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Responsible lending means asking reasonable questions

Tony is a solo dad, on a benefit. When Tony receives his income, and after his mortgage payment is debited from his account, he withdraws all the remaining funds and pays all his bills in cash.

To cover day to day living expenses, Tony approached a payday lender for a $200 loan. The lender assessed Tony’s income and calculated that he had discretionary income of $144 a week and could afford the $60 proposed loan repayment. Over a nine-month period Tony borrowed similar amounts 10 times, always repaying each loan without incident. From the payday lender’s perspective, Tony was a good customer.

However, Tony was slowly sliding further into debt and went to a budget adviser for help. When the budgeter assessed Tony’s income and expenses, he discovered Tony had a weekly budget deficit of $65. The budget adviser asked the lender for its lending assessment, but the lender refused to release it. On the information the budget adviser did have, he was concerned about responsible lending and, with the help of the budgeter, Tony referred his complaint to FSCL.



The lender said its assessment of Tony’s financial situation was commercially sensitive information, and did not accept it was personal information Tony was entitled to see. The lender was also satisfied it had met its responsible lending obligations, observing that Tony’s spending habit of withdrawing large amounts of cash, it difficult to assess whether Tony could afford to repay the loan without suffering substantial hardship.

The budget adviser disagreed, saying that Tony needed to see the lending assessment in order to determine whether or not the lending was responsible.

While the lender was satisfied that it had not done anything wrong, it asked us to find out what would resolve matters for Tony. We asked the budget adviser, and he advised Tony would accept:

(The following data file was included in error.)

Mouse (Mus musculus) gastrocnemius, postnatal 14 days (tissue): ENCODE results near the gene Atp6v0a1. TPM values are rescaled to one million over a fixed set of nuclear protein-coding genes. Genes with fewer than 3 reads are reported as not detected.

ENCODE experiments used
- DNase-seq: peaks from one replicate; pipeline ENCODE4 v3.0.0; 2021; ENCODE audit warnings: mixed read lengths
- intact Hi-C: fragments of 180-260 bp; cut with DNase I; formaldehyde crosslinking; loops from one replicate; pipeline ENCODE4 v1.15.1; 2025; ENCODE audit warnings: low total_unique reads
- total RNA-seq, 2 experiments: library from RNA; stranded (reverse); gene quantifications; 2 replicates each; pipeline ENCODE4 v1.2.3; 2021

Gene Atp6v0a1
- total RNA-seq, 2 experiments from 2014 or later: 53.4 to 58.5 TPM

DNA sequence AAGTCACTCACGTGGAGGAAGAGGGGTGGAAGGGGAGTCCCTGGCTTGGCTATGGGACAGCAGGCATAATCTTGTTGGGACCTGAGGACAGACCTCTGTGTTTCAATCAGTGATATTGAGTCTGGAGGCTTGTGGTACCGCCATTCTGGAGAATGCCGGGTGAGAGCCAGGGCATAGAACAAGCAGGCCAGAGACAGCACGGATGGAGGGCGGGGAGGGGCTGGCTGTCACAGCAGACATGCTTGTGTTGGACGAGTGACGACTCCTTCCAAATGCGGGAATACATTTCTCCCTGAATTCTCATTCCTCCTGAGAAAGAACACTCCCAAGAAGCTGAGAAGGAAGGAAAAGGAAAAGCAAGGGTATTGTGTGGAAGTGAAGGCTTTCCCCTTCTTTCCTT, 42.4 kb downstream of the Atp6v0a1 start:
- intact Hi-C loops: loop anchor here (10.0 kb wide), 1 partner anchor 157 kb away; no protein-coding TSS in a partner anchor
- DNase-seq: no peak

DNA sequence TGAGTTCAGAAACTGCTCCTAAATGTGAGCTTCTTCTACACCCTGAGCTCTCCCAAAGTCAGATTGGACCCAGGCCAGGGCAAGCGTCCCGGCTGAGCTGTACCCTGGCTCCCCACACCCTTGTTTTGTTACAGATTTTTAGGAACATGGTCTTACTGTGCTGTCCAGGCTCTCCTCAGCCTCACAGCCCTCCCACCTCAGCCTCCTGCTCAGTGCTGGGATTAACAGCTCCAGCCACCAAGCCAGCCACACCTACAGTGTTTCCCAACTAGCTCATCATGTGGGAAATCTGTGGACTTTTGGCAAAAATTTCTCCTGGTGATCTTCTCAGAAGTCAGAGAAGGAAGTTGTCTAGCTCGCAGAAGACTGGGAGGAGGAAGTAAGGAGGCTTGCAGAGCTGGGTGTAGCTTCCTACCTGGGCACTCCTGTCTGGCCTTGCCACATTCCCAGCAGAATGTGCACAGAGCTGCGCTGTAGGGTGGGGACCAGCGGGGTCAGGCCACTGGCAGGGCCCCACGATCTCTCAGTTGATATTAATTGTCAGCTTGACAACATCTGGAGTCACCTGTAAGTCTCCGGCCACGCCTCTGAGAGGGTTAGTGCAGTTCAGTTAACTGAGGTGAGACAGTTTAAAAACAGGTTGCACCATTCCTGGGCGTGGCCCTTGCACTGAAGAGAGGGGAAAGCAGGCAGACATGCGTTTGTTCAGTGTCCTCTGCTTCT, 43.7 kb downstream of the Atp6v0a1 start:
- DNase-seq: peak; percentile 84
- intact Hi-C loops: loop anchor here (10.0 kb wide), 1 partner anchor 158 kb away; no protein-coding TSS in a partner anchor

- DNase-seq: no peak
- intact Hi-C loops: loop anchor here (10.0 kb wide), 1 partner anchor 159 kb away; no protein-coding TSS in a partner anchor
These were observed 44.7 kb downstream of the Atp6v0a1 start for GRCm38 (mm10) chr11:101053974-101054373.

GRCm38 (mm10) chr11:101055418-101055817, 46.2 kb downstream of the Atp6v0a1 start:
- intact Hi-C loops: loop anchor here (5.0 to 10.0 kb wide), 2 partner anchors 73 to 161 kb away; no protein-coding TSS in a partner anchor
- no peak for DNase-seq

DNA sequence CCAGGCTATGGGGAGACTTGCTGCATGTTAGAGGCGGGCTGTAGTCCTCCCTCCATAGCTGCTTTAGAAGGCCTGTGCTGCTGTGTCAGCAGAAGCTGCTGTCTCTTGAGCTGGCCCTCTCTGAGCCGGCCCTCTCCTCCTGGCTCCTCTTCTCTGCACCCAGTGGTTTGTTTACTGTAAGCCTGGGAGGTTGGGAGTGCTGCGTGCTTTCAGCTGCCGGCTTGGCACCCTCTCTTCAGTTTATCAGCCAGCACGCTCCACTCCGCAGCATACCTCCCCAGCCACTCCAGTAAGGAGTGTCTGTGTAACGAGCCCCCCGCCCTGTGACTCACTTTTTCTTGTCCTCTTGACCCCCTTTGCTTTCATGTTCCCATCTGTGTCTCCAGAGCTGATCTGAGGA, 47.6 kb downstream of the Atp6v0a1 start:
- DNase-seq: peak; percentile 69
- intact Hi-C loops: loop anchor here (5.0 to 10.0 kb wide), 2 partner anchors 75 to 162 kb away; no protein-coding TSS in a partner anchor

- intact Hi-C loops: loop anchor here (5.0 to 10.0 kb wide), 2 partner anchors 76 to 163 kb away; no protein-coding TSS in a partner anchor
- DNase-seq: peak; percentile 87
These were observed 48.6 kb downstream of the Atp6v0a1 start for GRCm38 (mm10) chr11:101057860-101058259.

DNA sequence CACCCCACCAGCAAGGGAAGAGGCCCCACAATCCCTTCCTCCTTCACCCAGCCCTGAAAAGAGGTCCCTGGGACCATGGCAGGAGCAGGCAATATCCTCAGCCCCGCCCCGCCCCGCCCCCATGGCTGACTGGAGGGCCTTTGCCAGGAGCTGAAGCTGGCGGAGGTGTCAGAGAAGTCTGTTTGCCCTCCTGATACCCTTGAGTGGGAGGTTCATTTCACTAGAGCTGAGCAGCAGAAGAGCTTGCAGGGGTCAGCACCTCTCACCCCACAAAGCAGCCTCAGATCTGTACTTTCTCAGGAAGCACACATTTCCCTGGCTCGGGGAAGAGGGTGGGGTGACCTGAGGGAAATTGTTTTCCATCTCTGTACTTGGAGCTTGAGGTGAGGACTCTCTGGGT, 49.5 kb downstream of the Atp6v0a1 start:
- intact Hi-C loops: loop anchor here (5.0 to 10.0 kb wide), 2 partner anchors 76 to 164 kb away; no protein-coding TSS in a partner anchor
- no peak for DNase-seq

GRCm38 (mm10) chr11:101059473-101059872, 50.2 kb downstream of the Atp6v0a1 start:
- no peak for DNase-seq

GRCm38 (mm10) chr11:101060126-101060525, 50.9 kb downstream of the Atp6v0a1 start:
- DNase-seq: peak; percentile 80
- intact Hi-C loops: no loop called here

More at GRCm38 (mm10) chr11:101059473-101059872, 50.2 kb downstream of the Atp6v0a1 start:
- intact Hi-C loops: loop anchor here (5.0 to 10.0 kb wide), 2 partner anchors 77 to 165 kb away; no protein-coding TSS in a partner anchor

• his existing debt of $150 written off
  • a refund of all the interest and fees charged on all the loans, about $1,100
  • compensation for inconvenience.



We put the budget adviser’s proposed resolution to the lender, who agreed to all the terms, and asked us for our view of a reasonable amount as compensation for inconvenience.

We advised the lender that, from the information available to us, we were concerned that it may not have satisfied its responsible lending obligations. The lender appeared to have underestimated reasonable living costs and completely ignored some expenses, for example rates, from Tony’s budget. We considered Tony was likely entitled to the information about himself on which the lender had based its lending affordability assessment. However, the offer to write-off the existing debt and refund interest and fees, together with $250 compensation for inconvenience seemed reasonable.



The lender agreed to offer, and Tony accepted:

  • a write off of his existing debt, about $150
  • a refund of all the interest and fees charged on all the loans, about $1,100
  • $250 as compensation for inconvenience.


Insights for participants

To satisfy responsible lending obligations, a lender is obliged to delve a little deeper into a borrower’s estimated expenses. If a lender knows a person owns a house, the budget should reflect the usual costs incurred in home ownership, for example rates and insurance. Similarly, a lender with children will have additional costs, and a budget should reflect this. It is not enough for a lender to say that the borrower did not disclose the information, so the lender did not ask.